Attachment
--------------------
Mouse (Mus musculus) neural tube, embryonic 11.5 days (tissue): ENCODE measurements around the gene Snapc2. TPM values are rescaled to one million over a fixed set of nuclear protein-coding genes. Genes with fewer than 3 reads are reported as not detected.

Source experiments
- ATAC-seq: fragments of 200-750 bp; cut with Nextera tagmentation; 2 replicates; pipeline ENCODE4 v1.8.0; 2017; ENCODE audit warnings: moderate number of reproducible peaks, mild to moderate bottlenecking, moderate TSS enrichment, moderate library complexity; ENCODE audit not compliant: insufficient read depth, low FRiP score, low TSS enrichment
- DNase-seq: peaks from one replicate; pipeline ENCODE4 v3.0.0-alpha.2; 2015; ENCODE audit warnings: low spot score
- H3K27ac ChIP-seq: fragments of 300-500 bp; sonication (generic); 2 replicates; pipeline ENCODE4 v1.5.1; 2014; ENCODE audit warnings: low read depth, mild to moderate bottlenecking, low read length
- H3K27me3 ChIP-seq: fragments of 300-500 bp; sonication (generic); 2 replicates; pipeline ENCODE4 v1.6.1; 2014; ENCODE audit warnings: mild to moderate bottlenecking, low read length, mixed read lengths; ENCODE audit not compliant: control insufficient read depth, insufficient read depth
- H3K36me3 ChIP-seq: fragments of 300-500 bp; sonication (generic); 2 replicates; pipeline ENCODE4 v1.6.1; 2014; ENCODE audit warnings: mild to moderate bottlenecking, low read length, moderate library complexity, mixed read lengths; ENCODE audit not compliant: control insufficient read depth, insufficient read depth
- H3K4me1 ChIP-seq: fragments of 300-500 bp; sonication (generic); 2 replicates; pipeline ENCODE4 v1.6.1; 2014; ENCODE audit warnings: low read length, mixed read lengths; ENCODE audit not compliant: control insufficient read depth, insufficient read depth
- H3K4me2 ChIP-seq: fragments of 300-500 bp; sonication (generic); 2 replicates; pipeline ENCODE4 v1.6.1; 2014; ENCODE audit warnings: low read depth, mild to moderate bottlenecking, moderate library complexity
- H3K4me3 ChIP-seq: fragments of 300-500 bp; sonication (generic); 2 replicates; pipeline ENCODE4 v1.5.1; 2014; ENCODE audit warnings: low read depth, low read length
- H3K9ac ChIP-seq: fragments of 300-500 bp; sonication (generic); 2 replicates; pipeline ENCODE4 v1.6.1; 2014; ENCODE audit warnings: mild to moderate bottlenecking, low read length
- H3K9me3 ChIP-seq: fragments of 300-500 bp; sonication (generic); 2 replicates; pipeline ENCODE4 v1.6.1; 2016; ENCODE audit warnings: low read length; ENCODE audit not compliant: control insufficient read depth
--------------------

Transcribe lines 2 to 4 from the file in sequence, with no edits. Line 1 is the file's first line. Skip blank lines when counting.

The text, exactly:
Source experiments
- ATAC-seq: fragments of 200-750 bp; cut with Nextera tagmentation; 2 replicates; pipeline ENCODE4 v1.8.0; 2017; ENCODE audit warnings: moderate number of reproducible peaks, mild to moderate bottlenecking, moderate TSS enrichment, moderate library complexity; ENCODE audit not compliant: insufficient read depth, low FRiP score, low TSS enrichment
- DNase-seq: peaks from one replicate; pipeline ENCODE4 v3.0.0-alpha.2; 2015; ENCODE audit warnings: low spot score